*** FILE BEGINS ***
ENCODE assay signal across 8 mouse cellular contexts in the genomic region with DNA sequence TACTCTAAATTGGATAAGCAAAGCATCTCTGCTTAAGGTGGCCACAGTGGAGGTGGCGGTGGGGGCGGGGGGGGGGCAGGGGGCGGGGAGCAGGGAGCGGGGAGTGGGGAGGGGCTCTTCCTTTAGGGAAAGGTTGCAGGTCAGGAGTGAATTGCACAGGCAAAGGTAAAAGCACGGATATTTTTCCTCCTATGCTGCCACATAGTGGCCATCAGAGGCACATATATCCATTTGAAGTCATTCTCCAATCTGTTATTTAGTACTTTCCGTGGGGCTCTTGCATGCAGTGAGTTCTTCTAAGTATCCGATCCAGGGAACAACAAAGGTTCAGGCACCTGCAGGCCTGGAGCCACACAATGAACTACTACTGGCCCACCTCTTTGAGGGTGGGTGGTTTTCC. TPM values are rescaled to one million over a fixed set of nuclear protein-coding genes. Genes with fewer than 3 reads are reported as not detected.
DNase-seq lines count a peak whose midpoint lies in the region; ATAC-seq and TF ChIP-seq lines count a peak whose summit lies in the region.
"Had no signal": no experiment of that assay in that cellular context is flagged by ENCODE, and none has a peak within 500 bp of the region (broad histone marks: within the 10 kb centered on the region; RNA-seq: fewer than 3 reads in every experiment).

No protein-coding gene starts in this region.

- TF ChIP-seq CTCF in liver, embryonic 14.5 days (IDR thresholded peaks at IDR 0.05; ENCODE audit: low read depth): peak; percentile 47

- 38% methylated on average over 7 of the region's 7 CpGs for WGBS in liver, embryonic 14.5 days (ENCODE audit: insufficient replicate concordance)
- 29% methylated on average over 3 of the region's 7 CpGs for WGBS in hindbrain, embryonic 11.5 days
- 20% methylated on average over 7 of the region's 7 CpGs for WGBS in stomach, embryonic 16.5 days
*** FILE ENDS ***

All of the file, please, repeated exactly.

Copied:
ENCODE assay signal across 8 mouse cellular contexts in the genomic region with DNA sequence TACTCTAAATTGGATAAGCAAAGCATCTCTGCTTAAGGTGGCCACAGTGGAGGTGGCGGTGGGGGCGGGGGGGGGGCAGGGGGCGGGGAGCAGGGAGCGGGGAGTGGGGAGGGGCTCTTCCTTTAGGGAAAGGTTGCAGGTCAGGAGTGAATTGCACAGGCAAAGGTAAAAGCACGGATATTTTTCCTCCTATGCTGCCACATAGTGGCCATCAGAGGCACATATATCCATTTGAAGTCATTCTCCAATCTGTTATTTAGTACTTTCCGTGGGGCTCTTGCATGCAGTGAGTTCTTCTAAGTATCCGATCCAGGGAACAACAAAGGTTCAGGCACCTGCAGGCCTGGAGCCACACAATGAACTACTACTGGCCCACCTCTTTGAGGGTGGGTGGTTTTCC. TPM values are rescaled to one million over a fixed set of nuclear protein-coding genes. Genes with fewer than 3 reads are reported as not detected.
DNase-seq lines count a peak whose midpoint lies in the region; ATAC-seq and TF ChIP-seq lines count a peak whose summit lies in the region.
"Had no signal": no experiment of that assay in that cellular context is flagged by ENCODE, and none has a peak within 500 bp of the region (broad histone marks: within the 10 kb centered on the region; RNA-seq: fewer than 3 reads in every experiment).

No protein-coding gene starts in this region.

- TF ChIP-seq CTCF in liver, embryonic 14.5 days (IDR thresholded peaks at IDR 0.05; ENCODE audit: low read depth): peak; percentile 47

- 38% methylated on average over 7 of the region's 7 CpGs for WGBS in liver, embryonic 14.5 days (ENCODE audit: insufficient replicate concordance)
- 29% methylated on average over 3 of the region's 7 CpGs for WGBS in hindbrain, embryonic 11.5 days
- 20% methylated on average over 7 of the region's 7 CpGs for WGBS in stomach, embryonic 16.5 days